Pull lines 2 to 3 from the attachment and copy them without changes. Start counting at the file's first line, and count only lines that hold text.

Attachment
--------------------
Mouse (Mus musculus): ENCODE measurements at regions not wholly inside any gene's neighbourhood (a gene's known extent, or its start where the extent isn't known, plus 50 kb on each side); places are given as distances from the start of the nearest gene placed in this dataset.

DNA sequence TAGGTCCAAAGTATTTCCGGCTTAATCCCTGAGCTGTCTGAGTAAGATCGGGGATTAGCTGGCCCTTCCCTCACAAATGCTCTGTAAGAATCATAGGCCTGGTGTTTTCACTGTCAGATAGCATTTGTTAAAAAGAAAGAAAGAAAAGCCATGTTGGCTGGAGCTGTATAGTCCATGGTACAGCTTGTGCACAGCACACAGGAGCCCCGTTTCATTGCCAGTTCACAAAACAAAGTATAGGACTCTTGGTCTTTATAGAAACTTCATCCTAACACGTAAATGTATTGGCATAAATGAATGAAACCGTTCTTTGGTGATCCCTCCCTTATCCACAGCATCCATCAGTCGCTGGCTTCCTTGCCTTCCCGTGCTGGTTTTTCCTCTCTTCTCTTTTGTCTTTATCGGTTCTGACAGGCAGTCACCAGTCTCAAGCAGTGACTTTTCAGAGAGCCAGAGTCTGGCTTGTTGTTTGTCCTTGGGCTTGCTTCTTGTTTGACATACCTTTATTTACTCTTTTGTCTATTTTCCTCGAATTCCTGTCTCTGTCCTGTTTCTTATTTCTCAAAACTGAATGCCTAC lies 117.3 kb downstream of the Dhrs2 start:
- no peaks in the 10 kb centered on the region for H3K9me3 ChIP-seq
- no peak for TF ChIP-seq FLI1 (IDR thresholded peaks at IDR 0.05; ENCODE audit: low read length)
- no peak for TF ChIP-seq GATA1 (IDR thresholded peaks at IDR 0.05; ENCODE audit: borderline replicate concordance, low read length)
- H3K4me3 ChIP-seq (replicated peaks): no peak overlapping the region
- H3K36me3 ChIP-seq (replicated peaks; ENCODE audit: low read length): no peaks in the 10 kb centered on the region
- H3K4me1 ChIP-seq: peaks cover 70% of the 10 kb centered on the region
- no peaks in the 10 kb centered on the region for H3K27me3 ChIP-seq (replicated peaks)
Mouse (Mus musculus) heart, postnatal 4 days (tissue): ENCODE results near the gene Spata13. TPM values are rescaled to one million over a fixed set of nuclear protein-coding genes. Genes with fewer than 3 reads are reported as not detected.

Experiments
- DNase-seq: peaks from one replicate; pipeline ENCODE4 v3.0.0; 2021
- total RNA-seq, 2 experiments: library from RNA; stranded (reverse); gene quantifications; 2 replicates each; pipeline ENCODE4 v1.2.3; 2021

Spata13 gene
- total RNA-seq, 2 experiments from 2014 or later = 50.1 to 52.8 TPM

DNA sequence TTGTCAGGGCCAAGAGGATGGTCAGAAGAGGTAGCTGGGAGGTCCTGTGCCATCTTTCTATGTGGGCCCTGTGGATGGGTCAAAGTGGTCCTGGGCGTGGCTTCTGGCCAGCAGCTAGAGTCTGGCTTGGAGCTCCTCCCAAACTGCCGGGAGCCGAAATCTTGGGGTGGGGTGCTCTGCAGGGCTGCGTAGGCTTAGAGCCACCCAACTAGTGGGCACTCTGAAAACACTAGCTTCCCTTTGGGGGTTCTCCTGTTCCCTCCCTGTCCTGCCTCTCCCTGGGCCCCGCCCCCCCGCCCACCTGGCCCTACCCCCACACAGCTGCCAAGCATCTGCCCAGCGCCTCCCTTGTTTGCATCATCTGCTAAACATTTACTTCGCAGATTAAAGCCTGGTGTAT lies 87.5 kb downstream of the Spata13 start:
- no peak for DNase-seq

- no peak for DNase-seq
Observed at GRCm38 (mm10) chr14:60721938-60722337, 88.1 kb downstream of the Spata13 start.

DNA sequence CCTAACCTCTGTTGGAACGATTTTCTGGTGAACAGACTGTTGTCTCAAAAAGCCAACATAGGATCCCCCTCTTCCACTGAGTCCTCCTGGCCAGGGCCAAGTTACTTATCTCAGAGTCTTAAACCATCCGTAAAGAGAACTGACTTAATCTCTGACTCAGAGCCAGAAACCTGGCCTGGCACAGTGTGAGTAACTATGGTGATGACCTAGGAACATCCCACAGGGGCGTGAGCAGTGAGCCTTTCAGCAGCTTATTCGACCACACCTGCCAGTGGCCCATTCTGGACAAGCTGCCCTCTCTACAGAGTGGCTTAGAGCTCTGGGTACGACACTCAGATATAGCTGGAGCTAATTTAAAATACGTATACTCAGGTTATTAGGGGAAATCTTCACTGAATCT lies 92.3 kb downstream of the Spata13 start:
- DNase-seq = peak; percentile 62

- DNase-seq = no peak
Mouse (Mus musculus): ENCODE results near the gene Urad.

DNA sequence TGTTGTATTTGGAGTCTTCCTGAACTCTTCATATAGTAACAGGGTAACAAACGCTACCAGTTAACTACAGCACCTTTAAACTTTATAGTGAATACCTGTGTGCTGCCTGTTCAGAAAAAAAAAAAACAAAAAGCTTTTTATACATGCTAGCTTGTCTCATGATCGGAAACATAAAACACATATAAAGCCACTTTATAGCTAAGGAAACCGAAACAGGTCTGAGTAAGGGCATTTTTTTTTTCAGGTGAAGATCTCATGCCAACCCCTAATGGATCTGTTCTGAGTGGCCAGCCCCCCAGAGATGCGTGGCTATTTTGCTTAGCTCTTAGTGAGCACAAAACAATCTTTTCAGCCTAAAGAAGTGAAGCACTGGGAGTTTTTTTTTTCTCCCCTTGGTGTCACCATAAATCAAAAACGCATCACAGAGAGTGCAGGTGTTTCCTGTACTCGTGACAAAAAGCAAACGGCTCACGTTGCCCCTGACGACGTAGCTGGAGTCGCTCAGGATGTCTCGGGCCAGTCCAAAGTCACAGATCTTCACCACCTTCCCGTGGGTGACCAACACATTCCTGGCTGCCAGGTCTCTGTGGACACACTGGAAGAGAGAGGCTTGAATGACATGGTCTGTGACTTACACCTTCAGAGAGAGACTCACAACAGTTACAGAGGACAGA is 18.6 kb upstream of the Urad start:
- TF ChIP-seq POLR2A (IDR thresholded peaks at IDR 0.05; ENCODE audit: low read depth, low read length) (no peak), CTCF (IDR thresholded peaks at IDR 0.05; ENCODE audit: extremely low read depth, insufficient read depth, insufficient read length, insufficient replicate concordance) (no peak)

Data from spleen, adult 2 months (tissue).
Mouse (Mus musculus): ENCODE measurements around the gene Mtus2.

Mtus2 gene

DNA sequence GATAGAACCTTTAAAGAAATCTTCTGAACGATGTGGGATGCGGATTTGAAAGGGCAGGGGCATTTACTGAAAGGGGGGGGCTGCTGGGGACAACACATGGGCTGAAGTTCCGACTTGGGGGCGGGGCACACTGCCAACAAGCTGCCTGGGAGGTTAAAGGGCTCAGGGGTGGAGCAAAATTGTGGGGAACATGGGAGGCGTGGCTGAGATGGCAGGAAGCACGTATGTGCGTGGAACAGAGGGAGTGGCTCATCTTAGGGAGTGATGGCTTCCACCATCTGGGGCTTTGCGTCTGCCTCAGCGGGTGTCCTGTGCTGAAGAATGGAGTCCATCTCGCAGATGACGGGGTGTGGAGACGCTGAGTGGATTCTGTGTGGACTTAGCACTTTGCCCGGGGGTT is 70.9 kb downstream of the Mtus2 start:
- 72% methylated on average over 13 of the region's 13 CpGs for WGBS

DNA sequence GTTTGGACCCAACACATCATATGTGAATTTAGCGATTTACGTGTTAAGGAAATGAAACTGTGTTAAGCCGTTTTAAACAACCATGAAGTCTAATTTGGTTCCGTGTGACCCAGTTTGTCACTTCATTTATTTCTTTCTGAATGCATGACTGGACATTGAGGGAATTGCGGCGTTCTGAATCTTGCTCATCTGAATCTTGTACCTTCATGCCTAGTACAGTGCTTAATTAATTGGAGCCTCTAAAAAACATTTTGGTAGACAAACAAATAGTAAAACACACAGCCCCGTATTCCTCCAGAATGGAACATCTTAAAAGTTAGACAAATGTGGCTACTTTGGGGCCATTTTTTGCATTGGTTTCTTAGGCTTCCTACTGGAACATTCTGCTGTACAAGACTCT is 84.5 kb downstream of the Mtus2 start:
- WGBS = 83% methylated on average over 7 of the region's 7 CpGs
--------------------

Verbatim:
DNA sequence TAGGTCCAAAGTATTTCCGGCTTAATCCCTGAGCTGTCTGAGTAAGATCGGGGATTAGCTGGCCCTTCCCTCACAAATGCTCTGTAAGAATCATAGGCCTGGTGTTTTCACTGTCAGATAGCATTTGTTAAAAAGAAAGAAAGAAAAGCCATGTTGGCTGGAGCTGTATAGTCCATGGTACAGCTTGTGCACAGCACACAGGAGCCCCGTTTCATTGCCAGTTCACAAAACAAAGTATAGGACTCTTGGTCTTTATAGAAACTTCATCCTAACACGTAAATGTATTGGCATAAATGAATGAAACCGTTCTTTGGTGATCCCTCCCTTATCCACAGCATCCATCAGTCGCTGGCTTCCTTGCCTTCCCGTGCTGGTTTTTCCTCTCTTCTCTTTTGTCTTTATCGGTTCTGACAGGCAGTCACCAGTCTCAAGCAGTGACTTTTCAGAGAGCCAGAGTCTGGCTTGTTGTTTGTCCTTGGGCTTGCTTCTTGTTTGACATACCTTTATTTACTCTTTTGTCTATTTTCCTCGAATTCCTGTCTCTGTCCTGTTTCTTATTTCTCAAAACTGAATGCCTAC lies 117.3 kb downstream of the Dhrs2 start:
- no peaks in the 10 kb centered on the region for H3K9me3 ChIP-seq